Wonderful large old Turkoman Ersari main rug in very good overall condition. Even the wool fringes and side cords remain in very good shape with just a little wear on the fringes on one end.
The colors are lovely and vary from a brick red to a purplish red. As well as a range of reds, the rug also has a good amount of tribal abrash. (Abrash is distinct variegation of color side by side due to changes in wool dye batches.) The most obvious example of abrash is shown in the second photo with a thin lighter bar of abrash running from side to side.
Many tribal weavers include abrash in their rugs both from aesthetic choice and out of necessity. Locally dyed wool often is not an exact match in color and hue from batch to batch. Many collectors prefer abrash as it creates a painterly effect in an otherwise monotone rug.
Urban rugs woven in large weaving centers in Kashan, Kerman, Isfahan, Mashad, Tabriz, and Qom are far less likely to show abrash than village, tribal and rural creations.
As well as abrash, the colors have softened a little over the years–especially in the areas of purplish red. Traditional icons are rendered in indigo blue with accents of olive, tan, yellow, and white.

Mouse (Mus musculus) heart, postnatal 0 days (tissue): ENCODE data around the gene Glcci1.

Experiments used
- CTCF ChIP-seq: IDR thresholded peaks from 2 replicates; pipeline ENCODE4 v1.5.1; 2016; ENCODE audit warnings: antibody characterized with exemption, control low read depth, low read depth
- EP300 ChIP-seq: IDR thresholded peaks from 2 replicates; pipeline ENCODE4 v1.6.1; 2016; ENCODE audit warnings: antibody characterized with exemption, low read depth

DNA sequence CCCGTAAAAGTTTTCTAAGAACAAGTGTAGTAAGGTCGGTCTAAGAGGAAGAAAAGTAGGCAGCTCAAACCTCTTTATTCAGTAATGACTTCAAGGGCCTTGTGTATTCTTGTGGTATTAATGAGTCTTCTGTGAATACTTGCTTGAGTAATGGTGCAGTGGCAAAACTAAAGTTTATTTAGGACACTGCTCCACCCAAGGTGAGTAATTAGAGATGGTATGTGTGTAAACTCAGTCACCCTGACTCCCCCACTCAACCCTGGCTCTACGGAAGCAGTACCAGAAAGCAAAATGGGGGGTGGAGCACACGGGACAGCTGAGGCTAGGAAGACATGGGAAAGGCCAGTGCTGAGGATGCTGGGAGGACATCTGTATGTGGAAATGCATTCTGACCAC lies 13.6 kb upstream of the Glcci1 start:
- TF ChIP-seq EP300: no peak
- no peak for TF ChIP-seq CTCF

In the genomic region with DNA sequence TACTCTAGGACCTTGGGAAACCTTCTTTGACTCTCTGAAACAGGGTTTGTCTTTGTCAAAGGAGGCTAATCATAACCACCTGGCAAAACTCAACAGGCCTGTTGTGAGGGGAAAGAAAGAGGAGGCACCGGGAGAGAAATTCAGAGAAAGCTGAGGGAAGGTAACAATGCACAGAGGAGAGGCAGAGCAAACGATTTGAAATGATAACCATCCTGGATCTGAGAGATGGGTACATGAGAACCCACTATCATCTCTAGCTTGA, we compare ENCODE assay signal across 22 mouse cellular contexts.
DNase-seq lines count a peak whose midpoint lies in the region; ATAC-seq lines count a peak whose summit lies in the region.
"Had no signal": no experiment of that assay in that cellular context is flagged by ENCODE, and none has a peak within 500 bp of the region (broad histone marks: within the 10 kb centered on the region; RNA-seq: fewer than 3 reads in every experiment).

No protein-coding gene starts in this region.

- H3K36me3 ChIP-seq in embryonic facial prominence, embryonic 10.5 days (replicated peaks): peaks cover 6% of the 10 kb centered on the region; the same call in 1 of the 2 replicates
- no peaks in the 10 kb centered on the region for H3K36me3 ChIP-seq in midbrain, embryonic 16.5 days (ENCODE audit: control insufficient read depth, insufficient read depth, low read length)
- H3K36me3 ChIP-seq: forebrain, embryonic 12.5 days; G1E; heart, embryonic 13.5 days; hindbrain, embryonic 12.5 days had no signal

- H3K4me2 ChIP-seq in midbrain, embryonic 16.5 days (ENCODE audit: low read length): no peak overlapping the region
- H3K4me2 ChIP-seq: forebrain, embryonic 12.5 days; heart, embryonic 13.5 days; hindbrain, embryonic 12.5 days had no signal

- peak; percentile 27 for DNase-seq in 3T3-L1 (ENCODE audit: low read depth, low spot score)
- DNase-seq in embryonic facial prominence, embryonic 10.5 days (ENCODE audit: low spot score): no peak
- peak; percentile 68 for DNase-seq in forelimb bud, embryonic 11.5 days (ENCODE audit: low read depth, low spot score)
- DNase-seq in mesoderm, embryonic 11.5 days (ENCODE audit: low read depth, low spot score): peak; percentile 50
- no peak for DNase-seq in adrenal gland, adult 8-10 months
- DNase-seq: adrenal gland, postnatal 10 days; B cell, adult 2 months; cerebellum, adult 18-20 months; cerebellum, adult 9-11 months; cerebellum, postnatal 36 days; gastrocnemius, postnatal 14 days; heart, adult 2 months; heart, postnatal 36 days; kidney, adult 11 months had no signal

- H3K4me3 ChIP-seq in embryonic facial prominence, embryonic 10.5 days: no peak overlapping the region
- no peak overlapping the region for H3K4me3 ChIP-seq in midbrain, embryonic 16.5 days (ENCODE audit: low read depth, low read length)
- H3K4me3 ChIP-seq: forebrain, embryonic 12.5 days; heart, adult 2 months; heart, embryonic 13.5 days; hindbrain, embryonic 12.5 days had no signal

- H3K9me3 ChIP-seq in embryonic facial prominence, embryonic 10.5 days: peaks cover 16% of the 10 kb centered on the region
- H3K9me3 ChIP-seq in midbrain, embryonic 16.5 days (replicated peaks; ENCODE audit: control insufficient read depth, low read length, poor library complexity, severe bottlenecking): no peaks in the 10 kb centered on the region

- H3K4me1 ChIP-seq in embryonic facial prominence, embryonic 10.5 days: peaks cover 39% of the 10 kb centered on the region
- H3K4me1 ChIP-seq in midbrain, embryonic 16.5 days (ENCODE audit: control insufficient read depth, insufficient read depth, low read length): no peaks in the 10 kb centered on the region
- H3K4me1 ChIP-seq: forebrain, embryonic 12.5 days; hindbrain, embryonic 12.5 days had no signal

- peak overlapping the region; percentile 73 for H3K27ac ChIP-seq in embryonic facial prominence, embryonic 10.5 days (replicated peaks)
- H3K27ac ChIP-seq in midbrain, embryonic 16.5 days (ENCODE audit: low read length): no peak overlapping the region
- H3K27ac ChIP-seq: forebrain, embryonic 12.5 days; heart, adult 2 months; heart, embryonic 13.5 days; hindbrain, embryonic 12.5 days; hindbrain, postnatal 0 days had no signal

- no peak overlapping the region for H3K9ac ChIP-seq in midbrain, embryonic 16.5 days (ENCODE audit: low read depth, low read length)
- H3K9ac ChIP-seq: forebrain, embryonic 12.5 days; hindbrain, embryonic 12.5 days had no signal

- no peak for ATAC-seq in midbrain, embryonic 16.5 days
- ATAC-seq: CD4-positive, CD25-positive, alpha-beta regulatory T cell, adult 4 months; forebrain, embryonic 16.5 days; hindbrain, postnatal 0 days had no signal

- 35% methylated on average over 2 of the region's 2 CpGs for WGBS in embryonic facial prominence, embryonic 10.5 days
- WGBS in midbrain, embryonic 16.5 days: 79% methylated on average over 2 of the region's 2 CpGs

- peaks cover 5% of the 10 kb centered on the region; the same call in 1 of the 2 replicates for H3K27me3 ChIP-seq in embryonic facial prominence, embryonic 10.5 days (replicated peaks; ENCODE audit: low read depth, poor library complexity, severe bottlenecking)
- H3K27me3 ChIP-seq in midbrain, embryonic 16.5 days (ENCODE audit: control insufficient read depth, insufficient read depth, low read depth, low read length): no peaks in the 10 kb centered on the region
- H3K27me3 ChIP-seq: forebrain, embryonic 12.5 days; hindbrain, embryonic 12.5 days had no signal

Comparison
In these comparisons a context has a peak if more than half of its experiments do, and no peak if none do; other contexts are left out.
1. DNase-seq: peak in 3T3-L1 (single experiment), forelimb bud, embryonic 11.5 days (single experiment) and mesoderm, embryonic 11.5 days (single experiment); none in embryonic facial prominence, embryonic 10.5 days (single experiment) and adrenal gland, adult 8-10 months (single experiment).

These large old Ersari rugs are made by nomadic tribal people who used them primarily in their tents; therefore they have short pile and are fairly supple, making them easier to fold and transport on pack animals.
The rug displays the traditional Turkoman Gul medallions, and is woven from 100% natural wool by Turkoman weavers in Afghanistan or Turkmenistan. From a European estate.
Exact size is 11 ft. 3 in. by 8 ft. 10 in. 1950s.
Turkoman rugs are typically woven from 100% pure wool. They are a nomadic rug crafted by tribes in Turkmenistan, Uzbekistan, Afghanistan, and northeastern Iran. These tribes include the Salor, Saryk, Tekke, Youmut, Arabchi, Chodor, and Ersari tribes. These rugs tend to have a background that is red or reddish-brown in color, and the motif is usually geometric.
Most Turkoman rugs feature the octagonal gul –either as large medallions or in a repeating array. However, Turkoman motifs are some of the most copied in the world; many of the rugs displaying gul patterns (the large guls are sometimes called ‘elephant foot’ by dealers) are woven in workshops in Pakistan and elsewhere. These tend to use cotton for the warp and weft, not the traditional tribal wool.
Gul is an old Persian word for flower or rose, and also appears in the Turkish language. Traditionally, distinctive guls indicated individual tribal affiliations.
Shipping is $55 within continental U.S.
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